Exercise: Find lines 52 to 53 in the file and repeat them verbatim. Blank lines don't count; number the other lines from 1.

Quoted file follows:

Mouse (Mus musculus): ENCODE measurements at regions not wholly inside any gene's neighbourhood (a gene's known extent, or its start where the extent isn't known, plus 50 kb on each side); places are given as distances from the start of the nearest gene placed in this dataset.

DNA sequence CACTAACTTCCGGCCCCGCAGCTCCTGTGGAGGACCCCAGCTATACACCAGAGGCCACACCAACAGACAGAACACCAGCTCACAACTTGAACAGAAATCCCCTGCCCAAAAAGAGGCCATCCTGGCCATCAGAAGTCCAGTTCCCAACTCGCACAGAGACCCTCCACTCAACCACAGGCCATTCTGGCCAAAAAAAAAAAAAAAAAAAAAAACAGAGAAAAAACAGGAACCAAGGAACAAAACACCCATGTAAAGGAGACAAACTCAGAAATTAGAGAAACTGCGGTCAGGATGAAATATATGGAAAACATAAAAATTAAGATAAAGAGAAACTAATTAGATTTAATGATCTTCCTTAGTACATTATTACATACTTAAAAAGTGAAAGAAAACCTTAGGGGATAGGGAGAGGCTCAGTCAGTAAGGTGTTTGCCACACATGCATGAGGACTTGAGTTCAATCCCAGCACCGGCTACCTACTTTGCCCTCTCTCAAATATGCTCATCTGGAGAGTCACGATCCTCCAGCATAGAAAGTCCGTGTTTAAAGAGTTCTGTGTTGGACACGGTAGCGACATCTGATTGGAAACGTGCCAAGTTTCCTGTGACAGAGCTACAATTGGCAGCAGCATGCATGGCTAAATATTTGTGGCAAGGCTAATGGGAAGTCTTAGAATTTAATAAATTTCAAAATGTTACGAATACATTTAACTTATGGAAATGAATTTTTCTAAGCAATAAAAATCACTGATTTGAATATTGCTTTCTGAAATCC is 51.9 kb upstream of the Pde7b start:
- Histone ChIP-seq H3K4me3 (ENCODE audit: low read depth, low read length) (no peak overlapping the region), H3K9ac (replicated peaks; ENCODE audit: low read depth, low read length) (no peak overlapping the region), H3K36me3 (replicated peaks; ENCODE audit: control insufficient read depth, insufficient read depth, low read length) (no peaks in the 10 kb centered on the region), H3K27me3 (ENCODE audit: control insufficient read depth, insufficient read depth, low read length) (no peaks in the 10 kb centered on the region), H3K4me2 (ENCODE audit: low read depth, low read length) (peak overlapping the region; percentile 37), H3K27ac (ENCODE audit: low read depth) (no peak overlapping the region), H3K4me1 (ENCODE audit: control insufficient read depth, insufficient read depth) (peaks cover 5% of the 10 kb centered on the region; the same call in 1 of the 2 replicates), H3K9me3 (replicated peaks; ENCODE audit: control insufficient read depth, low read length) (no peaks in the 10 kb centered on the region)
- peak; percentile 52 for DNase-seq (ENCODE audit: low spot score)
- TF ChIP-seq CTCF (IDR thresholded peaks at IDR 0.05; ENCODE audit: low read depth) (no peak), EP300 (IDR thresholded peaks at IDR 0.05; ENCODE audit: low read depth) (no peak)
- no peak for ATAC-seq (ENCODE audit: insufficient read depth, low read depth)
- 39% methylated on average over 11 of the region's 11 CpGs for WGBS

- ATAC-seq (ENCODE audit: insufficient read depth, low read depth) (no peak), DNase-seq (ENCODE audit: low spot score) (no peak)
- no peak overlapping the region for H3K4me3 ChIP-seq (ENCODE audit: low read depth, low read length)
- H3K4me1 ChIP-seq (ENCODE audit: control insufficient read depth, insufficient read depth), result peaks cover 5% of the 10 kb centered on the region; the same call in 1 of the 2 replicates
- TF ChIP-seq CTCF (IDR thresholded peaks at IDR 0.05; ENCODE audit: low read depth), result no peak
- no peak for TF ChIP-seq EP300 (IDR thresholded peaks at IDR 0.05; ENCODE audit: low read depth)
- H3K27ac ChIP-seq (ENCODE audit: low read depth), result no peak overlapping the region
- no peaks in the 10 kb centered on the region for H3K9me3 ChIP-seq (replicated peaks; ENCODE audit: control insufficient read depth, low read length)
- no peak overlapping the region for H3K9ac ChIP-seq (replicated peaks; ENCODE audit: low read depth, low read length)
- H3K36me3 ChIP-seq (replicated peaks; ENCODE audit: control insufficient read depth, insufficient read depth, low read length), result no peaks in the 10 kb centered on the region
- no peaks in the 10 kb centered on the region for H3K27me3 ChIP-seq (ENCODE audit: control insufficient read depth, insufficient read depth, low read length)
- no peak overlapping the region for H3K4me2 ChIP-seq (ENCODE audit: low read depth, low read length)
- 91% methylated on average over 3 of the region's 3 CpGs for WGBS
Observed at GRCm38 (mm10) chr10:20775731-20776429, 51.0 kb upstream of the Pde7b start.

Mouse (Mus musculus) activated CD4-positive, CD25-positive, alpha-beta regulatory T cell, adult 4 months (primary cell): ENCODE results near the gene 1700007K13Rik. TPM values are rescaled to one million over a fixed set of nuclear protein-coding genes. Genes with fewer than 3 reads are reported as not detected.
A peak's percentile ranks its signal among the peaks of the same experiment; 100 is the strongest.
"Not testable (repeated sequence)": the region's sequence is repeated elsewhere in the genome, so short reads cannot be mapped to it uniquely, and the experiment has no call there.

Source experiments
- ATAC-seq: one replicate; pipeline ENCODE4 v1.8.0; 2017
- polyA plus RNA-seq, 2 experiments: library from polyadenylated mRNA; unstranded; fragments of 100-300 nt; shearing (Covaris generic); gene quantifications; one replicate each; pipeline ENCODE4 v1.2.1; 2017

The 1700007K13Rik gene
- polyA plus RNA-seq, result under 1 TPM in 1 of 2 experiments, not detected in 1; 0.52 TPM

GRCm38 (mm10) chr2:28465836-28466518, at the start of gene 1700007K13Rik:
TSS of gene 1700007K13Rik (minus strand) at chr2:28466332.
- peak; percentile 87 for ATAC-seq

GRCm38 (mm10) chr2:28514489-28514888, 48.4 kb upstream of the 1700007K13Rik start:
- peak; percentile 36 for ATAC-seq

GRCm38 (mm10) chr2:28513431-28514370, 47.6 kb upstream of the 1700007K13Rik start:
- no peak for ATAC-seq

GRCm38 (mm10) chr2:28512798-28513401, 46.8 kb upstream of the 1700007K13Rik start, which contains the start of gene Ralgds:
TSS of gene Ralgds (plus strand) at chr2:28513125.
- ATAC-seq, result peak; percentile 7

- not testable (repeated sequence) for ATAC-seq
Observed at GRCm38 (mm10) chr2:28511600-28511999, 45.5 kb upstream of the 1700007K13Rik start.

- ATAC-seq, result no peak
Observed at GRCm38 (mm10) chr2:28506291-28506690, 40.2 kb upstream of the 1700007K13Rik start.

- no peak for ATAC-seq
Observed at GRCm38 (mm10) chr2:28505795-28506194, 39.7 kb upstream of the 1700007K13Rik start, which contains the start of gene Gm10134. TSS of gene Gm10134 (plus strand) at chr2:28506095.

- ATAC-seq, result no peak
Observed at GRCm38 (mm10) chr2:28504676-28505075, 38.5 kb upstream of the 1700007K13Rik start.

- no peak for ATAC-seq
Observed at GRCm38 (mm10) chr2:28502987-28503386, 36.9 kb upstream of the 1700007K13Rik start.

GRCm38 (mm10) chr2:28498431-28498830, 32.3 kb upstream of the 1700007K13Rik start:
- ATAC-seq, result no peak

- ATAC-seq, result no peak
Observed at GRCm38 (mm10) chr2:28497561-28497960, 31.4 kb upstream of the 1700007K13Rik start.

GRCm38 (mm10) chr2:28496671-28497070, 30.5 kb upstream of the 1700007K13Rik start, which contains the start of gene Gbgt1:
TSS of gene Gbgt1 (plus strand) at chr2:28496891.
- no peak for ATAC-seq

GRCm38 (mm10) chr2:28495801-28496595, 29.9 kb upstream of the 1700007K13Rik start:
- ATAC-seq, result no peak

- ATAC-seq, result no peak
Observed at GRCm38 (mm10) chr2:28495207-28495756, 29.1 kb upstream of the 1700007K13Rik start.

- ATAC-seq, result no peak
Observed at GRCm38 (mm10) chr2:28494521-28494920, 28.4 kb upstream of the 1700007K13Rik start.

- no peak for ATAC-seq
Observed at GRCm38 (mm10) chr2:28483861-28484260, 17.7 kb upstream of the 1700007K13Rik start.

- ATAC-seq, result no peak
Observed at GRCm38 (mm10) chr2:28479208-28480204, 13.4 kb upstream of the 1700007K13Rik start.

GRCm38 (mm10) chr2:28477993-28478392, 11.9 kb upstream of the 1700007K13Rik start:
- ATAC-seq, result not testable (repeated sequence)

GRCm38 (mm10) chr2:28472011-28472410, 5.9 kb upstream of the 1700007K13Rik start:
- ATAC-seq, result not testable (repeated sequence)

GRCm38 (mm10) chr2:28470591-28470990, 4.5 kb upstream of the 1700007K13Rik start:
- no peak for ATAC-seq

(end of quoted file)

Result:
Observed at GRCm38 (mm10) chr2:28497561-28497960, 31.4 kb upstream of the 1700007K13Rik start.

GRCm38 (mm10) chr2:28496671-28497070, 30.5 kb upstream of the 1700007K13Rik start, which contains the start of gene Gbgt1: